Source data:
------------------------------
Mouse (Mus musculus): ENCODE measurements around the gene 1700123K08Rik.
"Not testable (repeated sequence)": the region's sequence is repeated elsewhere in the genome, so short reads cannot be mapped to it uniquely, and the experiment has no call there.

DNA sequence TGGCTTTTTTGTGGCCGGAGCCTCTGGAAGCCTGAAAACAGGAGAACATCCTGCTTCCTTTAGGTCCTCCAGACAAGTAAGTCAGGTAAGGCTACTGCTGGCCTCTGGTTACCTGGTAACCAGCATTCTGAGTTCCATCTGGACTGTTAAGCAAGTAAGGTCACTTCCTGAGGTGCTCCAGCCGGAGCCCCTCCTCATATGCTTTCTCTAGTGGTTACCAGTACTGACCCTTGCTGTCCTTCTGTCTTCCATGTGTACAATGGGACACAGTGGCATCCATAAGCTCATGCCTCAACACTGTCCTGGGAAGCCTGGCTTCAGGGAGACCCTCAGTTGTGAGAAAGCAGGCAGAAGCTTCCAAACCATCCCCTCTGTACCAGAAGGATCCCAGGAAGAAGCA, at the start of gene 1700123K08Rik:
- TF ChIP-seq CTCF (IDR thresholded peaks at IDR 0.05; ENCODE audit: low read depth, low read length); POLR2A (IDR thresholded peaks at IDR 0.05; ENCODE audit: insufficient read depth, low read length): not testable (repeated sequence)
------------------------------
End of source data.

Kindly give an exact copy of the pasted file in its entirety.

Mouse (Mus musculus): ENCODE measurements around the gene 1700123K08Rik.
"Not testable (repeated sequence)": the region's sequence is repeated elsewhere in the genome, so short reads cannot be mapped to it uniquely, and the experiment has no call there.

DNA sequence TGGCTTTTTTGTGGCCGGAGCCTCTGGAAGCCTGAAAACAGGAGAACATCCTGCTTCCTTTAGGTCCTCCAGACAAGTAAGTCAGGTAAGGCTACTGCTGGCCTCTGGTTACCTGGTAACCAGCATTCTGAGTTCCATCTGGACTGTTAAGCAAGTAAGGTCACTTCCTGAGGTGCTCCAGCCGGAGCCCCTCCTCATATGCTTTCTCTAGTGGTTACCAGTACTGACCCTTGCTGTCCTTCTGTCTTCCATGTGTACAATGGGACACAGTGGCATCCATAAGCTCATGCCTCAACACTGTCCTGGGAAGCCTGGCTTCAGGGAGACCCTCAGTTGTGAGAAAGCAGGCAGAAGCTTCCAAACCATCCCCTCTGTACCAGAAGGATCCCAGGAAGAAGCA, at the start of gene 1700123K08Rik:
- TF ChIP-seq CTCF (IDR thresholded peaks at IDR 0.05; ENCODE audit: low read depth, low read length); POLR2A (IDR thresholded peaks at IDR 0.05; ENCODE audit: insufficient read depth, low read length): not testable (repeated sequence)